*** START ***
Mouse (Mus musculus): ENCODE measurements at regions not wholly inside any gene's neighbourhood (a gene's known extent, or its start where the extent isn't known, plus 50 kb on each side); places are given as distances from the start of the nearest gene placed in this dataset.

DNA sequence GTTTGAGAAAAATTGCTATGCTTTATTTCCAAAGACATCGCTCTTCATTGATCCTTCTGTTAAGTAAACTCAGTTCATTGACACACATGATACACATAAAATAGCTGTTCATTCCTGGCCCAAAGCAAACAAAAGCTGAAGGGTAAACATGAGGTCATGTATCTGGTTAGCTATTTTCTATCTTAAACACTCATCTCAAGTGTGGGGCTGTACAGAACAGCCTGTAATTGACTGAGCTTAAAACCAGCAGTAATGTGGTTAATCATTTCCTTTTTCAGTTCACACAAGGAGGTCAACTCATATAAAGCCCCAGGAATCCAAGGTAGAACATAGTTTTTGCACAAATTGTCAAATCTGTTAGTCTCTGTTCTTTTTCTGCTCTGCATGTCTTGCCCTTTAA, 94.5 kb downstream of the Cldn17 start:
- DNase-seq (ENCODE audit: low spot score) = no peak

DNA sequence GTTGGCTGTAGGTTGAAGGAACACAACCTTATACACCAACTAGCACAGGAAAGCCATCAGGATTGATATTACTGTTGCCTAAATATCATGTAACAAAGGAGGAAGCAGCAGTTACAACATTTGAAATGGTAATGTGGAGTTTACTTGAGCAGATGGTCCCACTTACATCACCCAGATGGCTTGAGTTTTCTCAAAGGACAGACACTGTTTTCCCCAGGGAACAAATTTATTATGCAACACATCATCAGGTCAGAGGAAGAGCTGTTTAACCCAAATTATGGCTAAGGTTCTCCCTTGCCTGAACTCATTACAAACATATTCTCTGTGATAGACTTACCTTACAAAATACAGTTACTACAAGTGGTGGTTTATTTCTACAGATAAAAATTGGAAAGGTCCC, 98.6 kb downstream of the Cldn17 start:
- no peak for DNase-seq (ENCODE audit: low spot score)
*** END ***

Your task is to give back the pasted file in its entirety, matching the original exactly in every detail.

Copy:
Mouse (Mus musculus): ENCODE measurements at regions not wholly inside any gene's neighbourhood (a gene's known extent, or its start where the extent isn't known, plus 50 kb on each side); places are given as distances from the start of the nearest gene placed in this dataset.

DNA sequence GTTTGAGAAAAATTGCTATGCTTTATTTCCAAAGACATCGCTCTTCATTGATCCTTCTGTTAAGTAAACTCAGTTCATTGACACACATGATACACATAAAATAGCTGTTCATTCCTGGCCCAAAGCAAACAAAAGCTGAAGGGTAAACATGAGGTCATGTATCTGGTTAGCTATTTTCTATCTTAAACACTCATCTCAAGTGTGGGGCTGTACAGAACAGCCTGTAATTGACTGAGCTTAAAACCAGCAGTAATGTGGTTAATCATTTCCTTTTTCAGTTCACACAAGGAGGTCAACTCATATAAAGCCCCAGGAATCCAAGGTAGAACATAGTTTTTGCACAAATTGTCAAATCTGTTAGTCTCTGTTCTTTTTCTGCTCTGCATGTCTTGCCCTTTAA, 94.5 kb downstream of the Cldn17 start:
- DNase-seq (ENCODE audit: low spot score) = no peak

DNA sequence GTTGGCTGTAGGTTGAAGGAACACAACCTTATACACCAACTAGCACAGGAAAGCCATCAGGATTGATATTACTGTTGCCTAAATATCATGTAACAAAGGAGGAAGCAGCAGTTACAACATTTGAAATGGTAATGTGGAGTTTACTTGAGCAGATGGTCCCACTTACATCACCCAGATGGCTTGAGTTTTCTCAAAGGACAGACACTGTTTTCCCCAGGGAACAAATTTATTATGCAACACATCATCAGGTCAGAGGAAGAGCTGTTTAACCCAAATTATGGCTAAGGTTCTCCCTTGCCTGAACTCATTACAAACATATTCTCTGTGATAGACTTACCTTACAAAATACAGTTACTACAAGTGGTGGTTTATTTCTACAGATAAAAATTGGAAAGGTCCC, 98.6 kb downstream of the Cldn17 start:
- no peak for DNase-seq (ENCODE audit: low spot score)